In the rush of modern life, we’re all looking for better ways to get a boost of energy or help us be more productive. Many of us only make it through our days with the help of endless cups of coffee or sugary snacks. We end up exhausted at night and struggle to relieve the stress of the day.
While our modern stressors may not be going anywhere soon, the good news is that there are healthier ways to get the energy, focus, and balanced moods we deserve. Let’s discover some of the best herbs, vitamins, minerals, and nutrients to nurture our brain health the natural way.
Elderberry is best known for its immune-boosting properties and usefulness when it comes to fighting colds and cases of flu. But elderberry can offer us more than just illness-prevention.
Studies show that elderberry may also have a powerful mood-enhancing quality and be a potential natural defense against mood issues like depression. In one study, scientists found that elderberry extract effectively lowered the stress response in mice and had antidepressant effects1.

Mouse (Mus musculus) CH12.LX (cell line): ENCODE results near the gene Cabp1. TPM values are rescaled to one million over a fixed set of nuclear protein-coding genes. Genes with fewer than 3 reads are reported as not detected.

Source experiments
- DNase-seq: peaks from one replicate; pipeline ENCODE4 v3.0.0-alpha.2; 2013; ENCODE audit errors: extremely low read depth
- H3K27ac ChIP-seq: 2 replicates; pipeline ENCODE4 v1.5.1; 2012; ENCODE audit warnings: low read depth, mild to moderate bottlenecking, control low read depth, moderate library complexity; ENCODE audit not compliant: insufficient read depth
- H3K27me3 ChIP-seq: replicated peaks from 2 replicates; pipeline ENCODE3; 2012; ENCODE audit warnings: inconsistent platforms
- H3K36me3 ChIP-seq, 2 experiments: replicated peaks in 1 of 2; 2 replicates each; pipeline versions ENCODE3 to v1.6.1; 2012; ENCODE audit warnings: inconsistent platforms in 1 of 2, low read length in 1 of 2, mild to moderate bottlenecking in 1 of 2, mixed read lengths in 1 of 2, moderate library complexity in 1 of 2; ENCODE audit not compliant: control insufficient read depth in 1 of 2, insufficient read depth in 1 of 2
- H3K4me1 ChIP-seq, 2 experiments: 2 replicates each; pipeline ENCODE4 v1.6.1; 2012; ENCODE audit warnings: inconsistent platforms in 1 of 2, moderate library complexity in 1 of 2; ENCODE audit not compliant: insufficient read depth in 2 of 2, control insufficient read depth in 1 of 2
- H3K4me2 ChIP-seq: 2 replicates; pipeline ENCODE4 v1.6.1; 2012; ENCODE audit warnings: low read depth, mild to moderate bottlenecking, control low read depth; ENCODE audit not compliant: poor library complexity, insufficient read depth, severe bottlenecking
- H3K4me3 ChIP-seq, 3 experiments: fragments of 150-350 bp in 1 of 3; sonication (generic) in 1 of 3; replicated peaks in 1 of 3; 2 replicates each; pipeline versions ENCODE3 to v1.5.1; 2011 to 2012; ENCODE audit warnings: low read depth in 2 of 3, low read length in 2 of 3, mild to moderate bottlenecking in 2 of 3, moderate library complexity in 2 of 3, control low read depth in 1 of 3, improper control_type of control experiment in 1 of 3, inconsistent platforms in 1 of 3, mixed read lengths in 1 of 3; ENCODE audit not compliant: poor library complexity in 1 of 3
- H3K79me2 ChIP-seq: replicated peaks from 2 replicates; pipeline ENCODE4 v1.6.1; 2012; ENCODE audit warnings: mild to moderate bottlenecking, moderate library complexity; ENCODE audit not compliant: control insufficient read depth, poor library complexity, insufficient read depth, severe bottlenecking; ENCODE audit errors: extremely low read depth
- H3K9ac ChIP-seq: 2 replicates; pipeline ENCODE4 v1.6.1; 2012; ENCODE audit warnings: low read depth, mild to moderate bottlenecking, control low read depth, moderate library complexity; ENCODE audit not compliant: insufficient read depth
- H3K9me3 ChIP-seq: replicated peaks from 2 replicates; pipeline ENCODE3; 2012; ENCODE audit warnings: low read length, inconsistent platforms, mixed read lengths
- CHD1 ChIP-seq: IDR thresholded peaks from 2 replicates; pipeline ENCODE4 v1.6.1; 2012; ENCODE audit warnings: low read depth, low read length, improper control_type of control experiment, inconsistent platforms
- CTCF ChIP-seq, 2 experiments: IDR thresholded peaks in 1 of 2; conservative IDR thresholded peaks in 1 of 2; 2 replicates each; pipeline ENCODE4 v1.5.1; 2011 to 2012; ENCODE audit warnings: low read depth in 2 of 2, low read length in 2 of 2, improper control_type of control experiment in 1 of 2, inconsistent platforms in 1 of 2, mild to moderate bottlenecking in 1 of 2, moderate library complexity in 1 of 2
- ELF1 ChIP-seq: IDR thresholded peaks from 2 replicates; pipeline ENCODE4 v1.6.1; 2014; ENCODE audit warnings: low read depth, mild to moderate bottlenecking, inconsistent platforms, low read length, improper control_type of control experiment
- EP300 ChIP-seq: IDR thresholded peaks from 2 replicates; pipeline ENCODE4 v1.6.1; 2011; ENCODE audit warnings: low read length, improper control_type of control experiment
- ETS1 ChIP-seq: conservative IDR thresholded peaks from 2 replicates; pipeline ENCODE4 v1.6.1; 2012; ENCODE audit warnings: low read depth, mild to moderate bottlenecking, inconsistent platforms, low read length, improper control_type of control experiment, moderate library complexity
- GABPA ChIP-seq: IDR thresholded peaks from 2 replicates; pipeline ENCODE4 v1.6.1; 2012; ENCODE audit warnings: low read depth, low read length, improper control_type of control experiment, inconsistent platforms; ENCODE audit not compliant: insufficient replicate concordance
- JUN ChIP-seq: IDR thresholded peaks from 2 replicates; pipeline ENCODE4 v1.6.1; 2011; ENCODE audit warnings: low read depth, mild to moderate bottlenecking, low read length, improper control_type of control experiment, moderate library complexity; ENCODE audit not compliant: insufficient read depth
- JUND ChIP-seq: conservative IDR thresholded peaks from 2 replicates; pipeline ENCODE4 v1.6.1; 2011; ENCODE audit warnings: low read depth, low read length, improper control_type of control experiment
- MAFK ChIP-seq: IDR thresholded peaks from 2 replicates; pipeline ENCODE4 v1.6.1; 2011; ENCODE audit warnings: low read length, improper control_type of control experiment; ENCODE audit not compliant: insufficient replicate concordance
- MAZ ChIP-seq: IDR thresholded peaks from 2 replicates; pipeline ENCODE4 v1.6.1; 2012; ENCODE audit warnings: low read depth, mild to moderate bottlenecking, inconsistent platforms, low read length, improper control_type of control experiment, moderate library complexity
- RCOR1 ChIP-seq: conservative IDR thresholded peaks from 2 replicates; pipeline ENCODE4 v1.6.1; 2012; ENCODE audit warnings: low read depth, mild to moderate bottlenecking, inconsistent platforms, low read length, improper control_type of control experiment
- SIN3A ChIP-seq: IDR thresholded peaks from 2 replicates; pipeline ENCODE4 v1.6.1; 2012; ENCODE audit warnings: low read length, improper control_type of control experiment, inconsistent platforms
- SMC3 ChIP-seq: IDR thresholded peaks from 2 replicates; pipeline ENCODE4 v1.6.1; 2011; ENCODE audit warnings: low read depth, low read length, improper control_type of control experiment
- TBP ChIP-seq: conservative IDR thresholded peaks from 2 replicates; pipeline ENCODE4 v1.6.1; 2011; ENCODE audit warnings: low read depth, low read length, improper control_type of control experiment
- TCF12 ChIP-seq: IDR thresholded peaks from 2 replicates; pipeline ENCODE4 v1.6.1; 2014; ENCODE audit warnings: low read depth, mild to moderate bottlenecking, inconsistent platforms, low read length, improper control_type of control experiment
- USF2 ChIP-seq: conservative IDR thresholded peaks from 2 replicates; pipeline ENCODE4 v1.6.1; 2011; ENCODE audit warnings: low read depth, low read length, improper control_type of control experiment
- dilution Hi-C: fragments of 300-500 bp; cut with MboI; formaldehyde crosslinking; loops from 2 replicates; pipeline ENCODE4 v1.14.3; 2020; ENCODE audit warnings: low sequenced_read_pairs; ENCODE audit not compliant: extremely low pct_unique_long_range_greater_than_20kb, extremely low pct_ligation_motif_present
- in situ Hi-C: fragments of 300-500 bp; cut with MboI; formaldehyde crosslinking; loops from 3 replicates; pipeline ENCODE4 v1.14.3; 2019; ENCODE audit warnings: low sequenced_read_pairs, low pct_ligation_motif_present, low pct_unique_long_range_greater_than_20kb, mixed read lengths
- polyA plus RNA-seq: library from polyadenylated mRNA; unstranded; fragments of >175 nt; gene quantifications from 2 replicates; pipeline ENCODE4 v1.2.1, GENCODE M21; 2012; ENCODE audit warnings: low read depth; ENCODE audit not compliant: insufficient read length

Because of its high Vitamin C and antioxidant content, elderberry is also suspected to reduce oxidative stress and inflammation near the brain2, helping reduce the risk of dementia while improving memory and focus3.
Astragalus is considered a “qi” or energy tonic in Traditional Chinese Medicine and has been used to boost mood, energy, and focus for thousands of years. In more modern times, astragalus has been the intriguing subject of much research centered around vitality and immunity. Research has pinpointed specific antioxidants like astragalosides, flavonoids, polysaccharides, and other compounds in the astragalus plant that may be responsible for its claim to fame as a longevity tonic4.
One of the world’s most bitter herbal medicinals, Andrographis is known for its ability to cool and calm inflammation, reduce oxidative damage, and protect against viruses and pathogens5. When it comes to mental health, energy, and focus, Andrographis (and its characteristic healing compound, andrographolide) gives us a strong foundation for mental health and clear energy by keeping inflammation at bay6.